Running game finds effective duo
 
 
By Matt Vines The Daily Reveille

October 12, 2006

Baton Rouge, LA (CSTV U-WIRE) -- The popular MTV show "NEXT" makes a good comparison to LSU's method of solving the rushing attack riddle.

The show features a single guy or gal who goes on mini-dates, deciding the duration of the date which can last anywhere from just a first impression to a memorable performance.

LSU has adopted similar practices, giving four different running backs a chance to prove themselves by making an impact on the Tigers' running game.

But while LSU coach Les Miles seems to have "nexted" senior Justin Vincent and true freshman Charles Scott, Miles might have found an effective running combination in juniors Jacob Hester and Alley Broussard.

Although the duo rushed for only 58 yards on a combined 17 carries, LSU picked up eight first downs rushing, four in short-yardage situations.

"We spread out the carries between me and Alley, and it worked better than in past weeks," Hester said. "Rhythm and timing with the offensive line is better. The holes were opening up just as we were making our cuts. We tried to go to [the run] when we had to."

Hester finished with 43 yards on nine carries and five catches for 25 yards. Broussard gained 15 yards on eight carries in short-yardage duties, including a two-yard gain on fourth and one to sustain a second-quarter drive. The drive ended at LSU's goal line with a fumbled snap.

Hester has been the starting fullback the past two seasons, and he said being familiar with the fullback position helps him as a runner.

"When I am at running back, I know what the fullback is going to do," Hester said. "It's an advantage because I know exactly where the fullback is, so I can make my cuts. Playing multiple positions definitely helps me out."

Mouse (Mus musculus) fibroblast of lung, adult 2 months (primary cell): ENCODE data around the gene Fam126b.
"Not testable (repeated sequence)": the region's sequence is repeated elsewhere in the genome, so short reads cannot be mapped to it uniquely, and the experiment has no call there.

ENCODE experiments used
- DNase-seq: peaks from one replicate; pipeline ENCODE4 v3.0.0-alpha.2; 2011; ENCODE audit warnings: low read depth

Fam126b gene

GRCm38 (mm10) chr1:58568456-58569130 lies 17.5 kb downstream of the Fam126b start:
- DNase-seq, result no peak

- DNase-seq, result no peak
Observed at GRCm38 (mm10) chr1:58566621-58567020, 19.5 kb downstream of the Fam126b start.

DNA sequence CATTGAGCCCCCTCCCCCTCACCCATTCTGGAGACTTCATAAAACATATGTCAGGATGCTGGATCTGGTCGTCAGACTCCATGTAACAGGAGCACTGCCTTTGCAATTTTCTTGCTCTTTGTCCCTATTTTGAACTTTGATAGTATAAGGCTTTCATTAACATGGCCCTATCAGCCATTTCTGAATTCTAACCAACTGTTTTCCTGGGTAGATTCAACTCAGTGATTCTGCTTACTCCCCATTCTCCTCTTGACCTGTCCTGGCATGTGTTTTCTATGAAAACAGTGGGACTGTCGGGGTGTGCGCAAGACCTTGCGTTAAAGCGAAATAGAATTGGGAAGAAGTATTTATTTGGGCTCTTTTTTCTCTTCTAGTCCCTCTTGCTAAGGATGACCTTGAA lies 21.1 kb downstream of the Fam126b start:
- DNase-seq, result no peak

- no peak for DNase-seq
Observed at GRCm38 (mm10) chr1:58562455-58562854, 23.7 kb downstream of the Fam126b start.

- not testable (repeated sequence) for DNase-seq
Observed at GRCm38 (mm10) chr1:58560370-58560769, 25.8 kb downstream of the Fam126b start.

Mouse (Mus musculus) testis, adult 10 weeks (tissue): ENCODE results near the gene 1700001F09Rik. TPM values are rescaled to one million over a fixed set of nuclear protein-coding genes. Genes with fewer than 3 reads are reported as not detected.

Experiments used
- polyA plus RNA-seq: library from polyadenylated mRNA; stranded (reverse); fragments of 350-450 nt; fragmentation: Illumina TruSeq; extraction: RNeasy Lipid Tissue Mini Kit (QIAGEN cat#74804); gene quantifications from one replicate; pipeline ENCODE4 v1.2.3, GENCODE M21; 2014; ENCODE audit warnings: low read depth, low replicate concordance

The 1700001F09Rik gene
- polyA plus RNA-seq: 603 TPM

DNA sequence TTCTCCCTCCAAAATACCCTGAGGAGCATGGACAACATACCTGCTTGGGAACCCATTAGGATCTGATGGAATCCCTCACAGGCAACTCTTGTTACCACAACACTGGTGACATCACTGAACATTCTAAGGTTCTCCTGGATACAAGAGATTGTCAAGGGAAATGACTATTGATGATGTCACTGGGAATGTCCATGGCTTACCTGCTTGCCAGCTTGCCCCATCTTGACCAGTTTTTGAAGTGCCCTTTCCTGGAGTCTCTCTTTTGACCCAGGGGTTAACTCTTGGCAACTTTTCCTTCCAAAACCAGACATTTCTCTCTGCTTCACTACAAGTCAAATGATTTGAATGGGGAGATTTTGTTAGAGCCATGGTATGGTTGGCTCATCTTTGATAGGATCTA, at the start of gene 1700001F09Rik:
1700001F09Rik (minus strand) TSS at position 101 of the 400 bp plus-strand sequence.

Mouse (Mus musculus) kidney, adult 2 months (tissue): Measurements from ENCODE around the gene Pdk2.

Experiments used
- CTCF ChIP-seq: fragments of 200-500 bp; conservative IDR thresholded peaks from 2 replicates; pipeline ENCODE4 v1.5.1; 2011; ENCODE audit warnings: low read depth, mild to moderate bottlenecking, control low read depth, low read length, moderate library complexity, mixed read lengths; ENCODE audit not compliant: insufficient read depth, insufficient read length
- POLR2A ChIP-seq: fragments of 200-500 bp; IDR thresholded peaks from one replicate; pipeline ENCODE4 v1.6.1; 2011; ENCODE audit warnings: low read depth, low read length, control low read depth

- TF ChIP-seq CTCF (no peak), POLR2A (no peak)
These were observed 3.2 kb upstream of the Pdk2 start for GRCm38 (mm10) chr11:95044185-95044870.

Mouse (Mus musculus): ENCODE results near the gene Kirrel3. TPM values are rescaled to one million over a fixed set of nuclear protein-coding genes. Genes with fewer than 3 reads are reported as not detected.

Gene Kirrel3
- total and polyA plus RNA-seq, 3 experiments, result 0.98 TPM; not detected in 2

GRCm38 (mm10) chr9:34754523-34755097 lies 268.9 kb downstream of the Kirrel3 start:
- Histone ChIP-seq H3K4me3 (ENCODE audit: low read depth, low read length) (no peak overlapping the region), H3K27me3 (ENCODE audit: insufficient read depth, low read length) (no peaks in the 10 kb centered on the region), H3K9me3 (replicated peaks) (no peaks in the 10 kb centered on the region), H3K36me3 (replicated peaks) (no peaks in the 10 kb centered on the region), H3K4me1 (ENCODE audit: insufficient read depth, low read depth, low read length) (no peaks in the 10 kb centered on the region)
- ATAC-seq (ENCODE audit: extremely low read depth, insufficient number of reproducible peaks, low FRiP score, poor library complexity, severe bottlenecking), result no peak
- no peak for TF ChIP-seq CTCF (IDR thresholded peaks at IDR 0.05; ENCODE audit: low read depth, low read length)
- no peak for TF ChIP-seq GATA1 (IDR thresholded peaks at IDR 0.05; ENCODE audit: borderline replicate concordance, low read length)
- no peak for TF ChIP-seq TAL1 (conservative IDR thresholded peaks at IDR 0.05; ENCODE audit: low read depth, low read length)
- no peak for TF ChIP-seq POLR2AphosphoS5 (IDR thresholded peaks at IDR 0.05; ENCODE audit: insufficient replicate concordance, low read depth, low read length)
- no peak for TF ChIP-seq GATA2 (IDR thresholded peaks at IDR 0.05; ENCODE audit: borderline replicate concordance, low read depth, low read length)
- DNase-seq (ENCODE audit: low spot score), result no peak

LSU offensive coordinator Jimbo Fisher said the ground game was more consistent against the No. 5 rush defense in the nation.

"Our offensive line was getting a push inside and putting a hat on a hat," Fisher said. "Our backs were hitting the hole hard, but they weren't big gains because Florida defends the run well. We were getting four- and five-yard gains."

Hester has been the one constant in the rushing equation this season, rushing for 183 yards on 40 attempts with four touchdowns.

The Shreveport native said he gained confidence from his 70-yard, one touchdown performance in LSU's 40-3 win over the University of Miami in last season's Chick-fil-A Peach Bowl.

"I knew I was a good high school running back and a college fullback, but I didn't really know if I was a good college running back," Hester said. "If I can run against Miami, I figure I can run on anybody. If you aren't confident you can hit your holes, you won't have too good of a day."

The LSU rushing dilemma began last season after both Vincent and Broussard tore an ACL.

The Tigers started Vincent for the first four games this season, but opposing defenses also received a heavy dose of Hester, Broussard and Scott in those games.

Scott got the start against Mississippi State University after rushing for 101 yards and two touchdowns against Tulane in mop-up duty, but exited the line-up after a 27-yard performance against the Bulldogs.

"[Scott] was a little nicked during practice, and it cost him some playing time," Miles said. "We kinda felt like Hester and Broussard give us the best opportunity to win the game."

Vincent said he is not disappointed that he has been removed from the starting role and said using multiple backs is an advantage.

"Having a good variety of different backs that can do different things can always help the team out," Vincent said. "Hester might be the answer, but we aren't quite sure yet. He is doing a great job when his number has been called. If it's not me getting the carries, so be it. I am not going to be the one to complain. You always want the best for yourself, but at the same time I want the best for my team."

Hester said knowing who was going to carry the ball in certain situations helped the consistency of the running game.

"In past weeks, we were subbing guys in and out," Hester said. "Alley would pick up short yardage, and I had other carries. You can never tell what's going to happen down the road, but if it keeps working I hope we stick with it. It seems like this has given a new life to the running game. But it's also hard to keep guys like Charles and Justin off the field because they have proven themselves in games."

(C) 2006 The Daily Reveille via CSTV U-WIRE


 
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